03-16-2017, 06:49 AM - 2 Likes   #12
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While the pentax AF might not stack up to the competition, I think that a lot of photographers don't appreciate there's also a lot of skill to operate AF well. Tracking your subject, getting a good lock, waiting until focus is acquired before taking the shot.
03-16-2017, 06:56 AM   #13
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I think it has a lot to do with patent coverage. The primary purpose of patent is to block competitions from using the technology. Chances are Nikon and Canon have extensive patents that block each other; consequently these patents also block Pentax. Pentax has to either find a niche in the crowded space or license it from competition. How likely can Pentax out fox competitions with limited fund? If Pentax goes the licensing path, Pentax is likely given technology that is 1 or 2 generations older.

Mirrorless are completely different since they don't use mirror and so they are completely outside of the patent space of Canon and Nikon. BTW, it does not mean mirrorless has to reinvent from scratch. In fact, mirrorless can use the same existing logic and technology already developed if these patents do not explicitly cover mirrorless. It is also a likely reason why both Nikon and Canon are slow to join the mirrorless because they are blocked out by Sony, Olympus, Panasonic, etc.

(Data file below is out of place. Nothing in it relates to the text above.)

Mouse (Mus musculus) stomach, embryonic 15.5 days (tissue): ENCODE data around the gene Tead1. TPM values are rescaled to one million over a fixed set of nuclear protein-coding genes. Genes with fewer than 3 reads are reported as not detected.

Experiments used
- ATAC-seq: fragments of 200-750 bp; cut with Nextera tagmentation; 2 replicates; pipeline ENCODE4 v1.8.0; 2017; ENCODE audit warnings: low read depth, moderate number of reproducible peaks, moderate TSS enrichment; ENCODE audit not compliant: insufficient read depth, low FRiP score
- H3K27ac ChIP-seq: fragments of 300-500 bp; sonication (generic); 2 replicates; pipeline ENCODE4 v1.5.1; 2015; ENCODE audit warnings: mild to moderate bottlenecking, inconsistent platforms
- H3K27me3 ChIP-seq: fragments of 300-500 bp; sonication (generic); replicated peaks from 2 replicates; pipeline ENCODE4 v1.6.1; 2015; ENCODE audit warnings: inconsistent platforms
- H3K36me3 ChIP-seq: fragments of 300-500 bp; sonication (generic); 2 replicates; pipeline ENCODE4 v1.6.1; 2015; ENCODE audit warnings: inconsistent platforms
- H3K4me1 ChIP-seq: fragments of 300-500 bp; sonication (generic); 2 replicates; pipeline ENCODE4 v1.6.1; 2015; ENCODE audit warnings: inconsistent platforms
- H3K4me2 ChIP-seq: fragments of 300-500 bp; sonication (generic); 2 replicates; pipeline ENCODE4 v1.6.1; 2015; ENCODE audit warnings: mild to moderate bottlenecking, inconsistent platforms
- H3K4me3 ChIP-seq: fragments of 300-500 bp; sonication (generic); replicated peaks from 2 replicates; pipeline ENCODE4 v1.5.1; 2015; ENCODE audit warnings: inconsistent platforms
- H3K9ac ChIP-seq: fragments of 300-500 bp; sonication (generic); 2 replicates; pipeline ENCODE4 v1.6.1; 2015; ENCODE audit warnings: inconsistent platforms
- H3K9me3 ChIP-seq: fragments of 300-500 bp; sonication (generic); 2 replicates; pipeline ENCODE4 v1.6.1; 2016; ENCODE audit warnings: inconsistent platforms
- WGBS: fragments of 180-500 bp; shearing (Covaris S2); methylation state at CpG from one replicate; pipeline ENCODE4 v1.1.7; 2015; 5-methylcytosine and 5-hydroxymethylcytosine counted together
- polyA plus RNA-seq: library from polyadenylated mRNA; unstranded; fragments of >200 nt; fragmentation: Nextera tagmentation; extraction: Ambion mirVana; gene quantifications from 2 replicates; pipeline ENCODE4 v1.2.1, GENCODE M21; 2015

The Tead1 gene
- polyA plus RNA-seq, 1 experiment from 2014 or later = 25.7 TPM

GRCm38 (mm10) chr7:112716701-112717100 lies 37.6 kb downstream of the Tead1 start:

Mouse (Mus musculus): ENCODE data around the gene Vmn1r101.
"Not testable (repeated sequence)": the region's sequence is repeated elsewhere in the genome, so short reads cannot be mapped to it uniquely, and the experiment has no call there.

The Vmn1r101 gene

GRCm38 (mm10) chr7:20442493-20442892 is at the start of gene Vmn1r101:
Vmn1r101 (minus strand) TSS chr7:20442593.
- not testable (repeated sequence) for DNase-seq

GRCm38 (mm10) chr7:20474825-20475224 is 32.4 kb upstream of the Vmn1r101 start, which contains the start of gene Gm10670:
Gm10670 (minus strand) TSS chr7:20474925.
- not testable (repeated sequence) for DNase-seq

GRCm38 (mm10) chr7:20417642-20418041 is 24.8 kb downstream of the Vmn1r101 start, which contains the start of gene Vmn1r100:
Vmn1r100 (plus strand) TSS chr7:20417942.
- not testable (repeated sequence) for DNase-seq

03-16-2017, 06:57 AM   #14
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If Pentax is indeed listening to their customer base like they stated in an interview a while ago, they're probably going to address the AF performance in their upcoming APS-C flagship & then use that to revamp their future FF camera too. I highly doubt it's going to be on a D500 or 7D Mark II level, but should be competitive in its own way against the similar Canon & Nikon bodies. The KP already looks kind of promising with its revised AF tracking algorithms.

I too came from not really doing action photography to now shooting a bit more of it & my K-50 can be hopeless at times. I'll have to borrow my dad's D7200 for that kind of stuff. I figure that a K-3II would probably serve me well, but after reading tons of K-3II reviews & D7200 to K-3II comparisons, it seems like a K-3II would still require more effort trying to get the shots I want. It would be less effort than my K-50, but more than the D7200.
03-16-2017, 06:59 AM   #15
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It would be cool if someone in the industry was able to breakdown how much average R&D years, cost, and manpower are required for creating these type (AF, processing, lenses, etc) of things. Would go a long way to help people get an idea of how much of a feat something is and why it would take so long. I still don't understand why it takes multiple years to develop optics for a single lens, but I know there are reasons why it does.